college, this fund to be properly Invested
In good securities as fsst as accumulated,
the Interest accruing thereon each yea to
be used for the purpose aforesaid, this
scholarship to be known as the Kate Ca
satt McKnlght memorial."
Women la Industrial Work.
The best way to get the first sight of
woman as a worker In Fall River, Mass.,
the great center of the cotton Industry, la
to take the night boat from New York
some winter evening, and to get up the
next morning about 8 o'clock and ascend
from thu wharf Into the town. Tou will
then observe, says a writer In Everybody's,
a transformation scene of a most thrilling
sort, with a hillside for a stage, with the
lamps of docking boats for footlights, and
with a black sky for a proscenium arch.
The stage Is dark, and the Ineffectual foot
lights on the boat make It seem darker
But by 6:30 o'clock (they rise early In
ew England) little blurred lights In sec-ond-story
windows, here and there along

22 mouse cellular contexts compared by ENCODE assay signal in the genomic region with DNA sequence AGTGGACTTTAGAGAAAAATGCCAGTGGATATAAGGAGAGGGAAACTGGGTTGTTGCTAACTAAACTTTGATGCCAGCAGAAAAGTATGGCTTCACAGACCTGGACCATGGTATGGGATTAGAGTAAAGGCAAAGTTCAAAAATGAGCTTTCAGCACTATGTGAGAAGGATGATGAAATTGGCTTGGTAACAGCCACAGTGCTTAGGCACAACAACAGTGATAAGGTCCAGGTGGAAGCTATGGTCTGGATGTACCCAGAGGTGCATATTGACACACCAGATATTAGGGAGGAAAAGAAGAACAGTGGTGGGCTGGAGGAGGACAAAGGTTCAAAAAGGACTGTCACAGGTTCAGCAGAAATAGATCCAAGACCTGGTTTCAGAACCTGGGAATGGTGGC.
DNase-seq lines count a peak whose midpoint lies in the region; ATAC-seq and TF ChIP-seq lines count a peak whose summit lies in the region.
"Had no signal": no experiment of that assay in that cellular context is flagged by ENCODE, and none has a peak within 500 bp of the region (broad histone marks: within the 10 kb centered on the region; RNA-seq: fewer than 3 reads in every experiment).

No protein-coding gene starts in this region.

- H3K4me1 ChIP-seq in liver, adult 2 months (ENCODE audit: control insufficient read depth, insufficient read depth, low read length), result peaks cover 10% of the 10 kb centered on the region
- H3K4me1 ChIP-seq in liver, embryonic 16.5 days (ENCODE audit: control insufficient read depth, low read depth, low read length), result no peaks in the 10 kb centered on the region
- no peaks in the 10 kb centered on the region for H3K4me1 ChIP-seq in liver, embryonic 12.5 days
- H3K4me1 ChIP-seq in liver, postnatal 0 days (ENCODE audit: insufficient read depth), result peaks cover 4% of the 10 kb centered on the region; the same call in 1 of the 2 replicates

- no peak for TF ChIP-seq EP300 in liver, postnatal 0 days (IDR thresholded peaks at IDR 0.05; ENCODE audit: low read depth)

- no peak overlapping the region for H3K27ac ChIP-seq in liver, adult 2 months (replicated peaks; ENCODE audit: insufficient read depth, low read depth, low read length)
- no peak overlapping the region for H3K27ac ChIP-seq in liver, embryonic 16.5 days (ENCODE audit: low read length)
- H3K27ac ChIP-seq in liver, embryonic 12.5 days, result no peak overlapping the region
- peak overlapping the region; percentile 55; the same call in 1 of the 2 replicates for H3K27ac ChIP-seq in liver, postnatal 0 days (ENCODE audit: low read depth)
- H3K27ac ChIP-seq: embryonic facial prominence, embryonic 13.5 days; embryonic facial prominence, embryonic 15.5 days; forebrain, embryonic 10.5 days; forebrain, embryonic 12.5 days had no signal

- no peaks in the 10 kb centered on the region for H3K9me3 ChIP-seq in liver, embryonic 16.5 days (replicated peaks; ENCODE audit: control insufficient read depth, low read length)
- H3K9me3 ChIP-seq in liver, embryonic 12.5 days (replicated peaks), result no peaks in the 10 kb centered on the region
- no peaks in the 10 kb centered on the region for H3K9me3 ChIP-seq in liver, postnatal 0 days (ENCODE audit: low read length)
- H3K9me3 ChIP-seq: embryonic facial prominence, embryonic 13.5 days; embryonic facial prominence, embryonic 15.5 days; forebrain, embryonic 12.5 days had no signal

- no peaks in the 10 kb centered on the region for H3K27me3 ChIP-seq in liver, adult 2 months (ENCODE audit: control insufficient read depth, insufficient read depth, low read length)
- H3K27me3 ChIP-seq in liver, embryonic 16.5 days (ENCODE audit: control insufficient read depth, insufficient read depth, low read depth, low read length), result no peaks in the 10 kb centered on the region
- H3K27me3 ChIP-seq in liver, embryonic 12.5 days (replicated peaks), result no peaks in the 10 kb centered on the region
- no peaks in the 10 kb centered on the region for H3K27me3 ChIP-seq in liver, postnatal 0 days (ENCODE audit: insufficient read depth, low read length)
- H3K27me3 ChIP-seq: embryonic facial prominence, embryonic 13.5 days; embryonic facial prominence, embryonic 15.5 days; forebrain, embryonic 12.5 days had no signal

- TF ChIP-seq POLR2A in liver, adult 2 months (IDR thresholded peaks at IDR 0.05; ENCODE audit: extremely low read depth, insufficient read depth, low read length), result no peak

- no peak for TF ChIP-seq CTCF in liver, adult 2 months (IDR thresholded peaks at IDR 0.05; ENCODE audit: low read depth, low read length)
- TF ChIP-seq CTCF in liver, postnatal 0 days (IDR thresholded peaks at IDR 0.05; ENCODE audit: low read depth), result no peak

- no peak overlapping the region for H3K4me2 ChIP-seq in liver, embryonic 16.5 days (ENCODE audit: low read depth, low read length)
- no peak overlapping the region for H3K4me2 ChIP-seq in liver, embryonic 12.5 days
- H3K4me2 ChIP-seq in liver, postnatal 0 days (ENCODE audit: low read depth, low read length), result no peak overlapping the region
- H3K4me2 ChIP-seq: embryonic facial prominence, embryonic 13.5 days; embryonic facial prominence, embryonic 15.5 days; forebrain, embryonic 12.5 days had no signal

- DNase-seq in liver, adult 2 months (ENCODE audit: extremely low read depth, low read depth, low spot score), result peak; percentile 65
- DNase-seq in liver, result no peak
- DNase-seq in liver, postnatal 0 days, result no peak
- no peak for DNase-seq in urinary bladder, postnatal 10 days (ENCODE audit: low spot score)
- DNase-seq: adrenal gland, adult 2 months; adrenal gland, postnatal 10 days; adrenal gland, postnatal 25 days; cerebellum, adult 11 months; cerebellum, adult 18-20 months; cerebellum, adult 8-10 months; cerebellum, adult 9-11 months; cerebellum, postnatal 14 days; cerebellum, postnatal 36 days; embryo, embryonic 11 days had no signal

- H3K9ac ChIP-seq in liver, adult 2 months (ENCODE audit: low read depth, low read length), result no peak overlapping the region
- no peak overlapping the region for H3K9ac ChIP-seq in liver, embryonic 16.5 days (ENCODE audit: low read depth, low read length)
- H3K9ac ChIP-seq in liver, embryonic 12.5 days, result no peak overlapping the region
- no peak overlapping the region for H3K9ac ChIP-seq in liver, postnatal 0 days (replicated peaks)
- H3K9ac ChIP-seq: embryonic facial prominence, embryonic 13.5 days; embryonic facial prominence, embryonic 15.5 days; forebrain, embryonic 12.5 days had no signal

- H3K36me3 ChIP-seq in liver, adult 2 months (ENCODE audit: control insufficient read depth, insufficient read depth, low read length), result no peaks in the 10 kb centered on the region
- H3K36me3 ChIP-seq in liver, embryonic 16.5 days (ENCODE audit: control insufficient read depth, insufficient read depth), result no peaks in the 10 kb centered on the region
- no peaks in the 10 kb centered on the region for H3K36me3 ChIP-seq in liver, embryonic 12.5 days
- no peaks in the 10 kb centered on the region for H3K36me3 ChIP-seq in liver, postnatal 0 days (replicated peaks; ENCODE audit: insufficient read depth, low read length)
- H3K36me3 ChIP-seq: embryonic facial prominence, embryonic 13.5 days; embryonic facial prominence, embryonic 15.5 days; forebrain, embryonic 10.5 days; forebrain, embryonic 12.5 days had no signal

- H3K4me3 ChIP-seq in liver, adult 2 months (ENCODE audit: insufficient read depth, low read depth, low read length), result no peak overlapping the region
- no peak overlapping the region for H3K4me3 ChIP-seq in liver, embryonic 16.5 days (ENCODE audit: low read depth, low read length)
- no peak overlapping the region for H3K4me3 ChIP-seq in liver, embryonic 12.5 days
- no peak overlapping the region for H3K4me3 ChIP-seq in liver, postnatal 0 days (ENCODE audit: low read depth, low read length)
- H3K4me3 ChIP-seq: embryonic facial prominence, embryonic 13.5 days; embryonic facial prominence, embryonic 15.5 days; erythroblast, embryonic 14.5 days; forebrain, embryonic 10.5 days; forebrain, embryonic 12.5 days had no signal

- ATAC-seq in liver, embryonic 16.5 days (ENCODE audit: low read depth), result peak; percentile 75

the winding, climbing streets of the town,
begin to respond smudglly to the nodding,
swaying lights on mast and gunwale down
By a quarter to figures appear on the
sidewalks. Male figures. Female figures.
If you will go and stand near-one of the
big mills you will see these figures con
verging toward you down ,all the streets
of the neighborhood.
The mill Itself, at 6 o'clock, begins to
open an eye or two. Not many. They are
frugal In New England. Just one or two
scattered gas Jets or electric light bulbs,
here and there, shining conservatively
through crusted window panes.
By five minutes past 9 the current of
Indistinct human forms setting toward the
mill Is a real current; not a trickle of
drops any more, but a steady, united stream
which flows like a heavy liquid, silently,
thickly, through the gate of the mill Into
the grounds. Into the big door, up into
the dimly lighted first, second, third1, fourth
For half an hour that current flows, deep,
dull, dark. The only break in Its color is